A few Baltimoreans will remember Ron Wilner’s voice. Those who don’t will still recognize his words.
During the span of his career, Mr. Wilner hosted an AM radio show, helped coin the slogan “wild, wonderful West Virginia,” named the “MARC” train, and wrote zingers for politicians in Maryland, Virginia and elsewhere.
“My memories of him are of an individual who had real talent,” said former Baltimore Sun reporter Edgar Feingold, a longtime friend.
“Whether someone had a 15-minute exchange with him or a lifetime, everyone came away thinking, ‘That’s a good man,’ ” said his older daughter, Trudy Wilner Stack.
“Ron Wilner was one of the best professionals I ever worked with in public relations,” said former Virginia Gov. Jim Gilmore. “He was a warm, friendly person and a pleasure to know as well as to work with.”
Mr. Wilner died of cancer Jan. 19 at Gilchrist in Towson. He was 87.
Born May 1931 to Joseph L. Wilner, a clothing manufacturer, and Edna Pondfield Wilner, a homemaker, Mr. Wilner graduated from Baltimore City College high school in 1949. He obtained a bachelor’s degree in economics from the University of Pennsylvania’s Wharton School, where he also directed the campus radio station, WXPN. After college, he worked as an on-air personality at station WASA in Havre de Grace before being drafted into the Army.
Sent to Sendai, Japan, he got a job working at the Army radio station, where he gained minor celebrity status among military and local Japanese audiences. According to a biography provided by his family, Mr. Wilner told friends, “One day you’re washing trucks, then suddenly you are invited to the general’s home for cocktails because his daughters want to meet the ‘radio guys.’ ”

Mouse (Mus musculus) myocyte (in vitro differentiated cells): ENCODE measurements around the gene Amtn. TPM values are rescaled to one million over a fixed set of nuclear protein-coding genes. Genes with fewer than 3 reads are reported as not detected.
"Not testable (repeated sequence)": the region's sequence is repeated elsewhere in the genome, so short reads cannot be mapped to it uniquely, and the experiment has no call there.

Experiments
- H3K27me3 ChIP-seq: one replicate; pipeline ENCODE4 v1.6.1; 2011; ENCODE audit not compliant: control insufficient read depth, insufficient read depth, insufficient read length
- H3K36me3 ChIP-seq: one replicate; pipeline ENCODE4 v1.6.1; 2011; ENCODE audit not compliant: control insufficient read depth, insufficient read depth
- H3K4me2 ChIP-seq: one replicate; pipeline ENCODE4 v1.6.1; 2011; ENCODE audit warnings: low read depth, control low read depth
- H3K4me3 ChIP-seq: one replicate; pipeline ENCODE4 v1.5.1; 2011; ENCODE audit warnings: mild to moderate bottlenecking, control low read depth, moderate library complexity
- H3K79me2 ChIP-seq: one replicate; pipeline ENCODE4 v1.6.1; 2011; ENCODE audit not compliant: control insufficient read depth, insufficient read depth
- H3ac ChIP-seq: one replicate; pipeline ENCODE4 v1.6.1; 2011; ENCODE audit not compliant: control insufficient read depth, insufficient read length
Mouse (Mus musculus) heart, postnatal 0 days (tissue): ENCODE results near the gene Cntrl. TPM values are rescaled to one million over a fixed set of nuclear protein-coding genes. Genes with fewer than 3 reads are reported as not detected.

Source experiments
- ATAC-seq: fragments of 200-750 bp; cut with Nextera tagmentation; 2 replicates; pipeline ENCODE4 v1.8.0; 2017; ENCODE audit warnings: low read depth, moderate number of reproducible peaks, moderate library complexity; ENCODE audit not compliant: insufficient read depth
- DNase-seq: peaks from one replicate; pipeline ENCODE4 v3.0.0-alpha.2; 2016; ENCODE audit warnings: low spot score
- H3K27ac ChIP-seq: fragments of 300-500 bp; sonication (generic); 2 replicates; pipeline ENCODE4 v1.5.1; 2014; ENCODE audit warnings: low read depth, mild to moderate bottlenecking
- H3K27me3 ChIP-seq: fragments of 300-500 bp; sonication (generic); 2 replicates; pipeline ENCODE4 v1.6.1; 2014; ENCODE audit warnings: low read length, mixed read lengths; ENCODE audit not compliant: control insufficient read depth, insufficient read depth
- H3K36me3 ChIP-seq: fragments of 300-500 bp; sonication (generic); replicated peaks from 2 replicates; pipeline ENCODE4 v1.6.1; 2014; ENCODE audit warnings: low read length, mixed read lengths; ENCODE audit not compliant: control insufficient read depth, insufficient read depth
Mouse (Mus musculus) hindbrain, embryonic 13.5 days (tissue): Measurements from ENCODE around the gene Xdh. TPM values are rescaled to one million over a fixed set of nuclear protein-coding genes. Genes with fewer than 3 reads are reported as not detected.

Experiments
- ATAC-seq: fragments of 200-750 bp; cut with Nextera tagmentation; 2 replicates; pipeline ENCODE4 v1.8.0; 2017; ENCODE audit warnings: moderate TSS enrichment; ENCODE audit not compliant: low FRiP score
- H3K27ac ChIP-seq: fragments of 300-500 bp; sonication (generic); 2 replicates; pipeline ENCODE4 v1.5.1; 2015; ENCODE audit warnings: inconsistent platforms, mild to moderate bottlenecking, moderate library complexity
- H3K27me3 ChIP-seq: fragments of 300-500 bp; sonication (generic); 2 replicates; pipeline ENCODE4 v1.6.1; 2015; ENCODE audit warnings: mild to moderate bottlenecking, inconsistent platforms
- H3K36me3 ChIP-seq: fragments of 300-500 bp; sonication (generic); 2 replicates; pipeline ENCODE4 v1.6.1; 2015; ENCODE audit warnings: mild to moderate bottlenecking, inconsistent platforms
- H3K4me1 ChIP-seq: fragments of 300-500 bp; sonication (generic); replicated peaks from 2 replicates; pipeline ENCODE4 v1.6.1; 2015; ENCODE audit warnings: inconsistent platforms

After leaving the Army, he joined the now-defunct AM radio station WAYE as a morning disc jockey. “He had a technique that he would parody characters taken from the local political scene or sport scene and concoct stories about them that were really intriguing and funny, very funny,” Mr. Feingold said. “He was very good at what he did.”
Off-air, Mr. Wilner was “a little shy,” Mr. Feingold recalled.
In 1959, Mr. Wilner left radio for the advertising world, joining the Robert Goodman Agency, a fledgling company started by his friend. From the agency’s office in a converted mill on Falls Road, Mr. Wilner wrote copy and slogans for everyone from the Baltimore Orioles to Spiro T. Agnew, who was then Baltimore County executive making a bid for governor.
In the era of three-martini lunches, Mr. Wilner and his colleagues lunched daily at the Valley Inn on Falls Road. “I think a lot of their campaigns came out of those lunches,” said his younger daughter, Kassie Wilner.
In 1966, Mr. Wilner wrote the slogan: “My kind of man (Ted Agnew is),” a parody of the song “My kind of town (Chicago is).” It helped the Republican defeat Democratic candidate George Mahoney, who ran on a segregationist platform with the slogan: “Your home is your castle. Protect it.”
At the time, few suspected the corruption allegations that would later be revealed against Mr. Agnew, who went on to become vice president of the United States. “They had no idea that he was on the take,” Mr. Feingold said.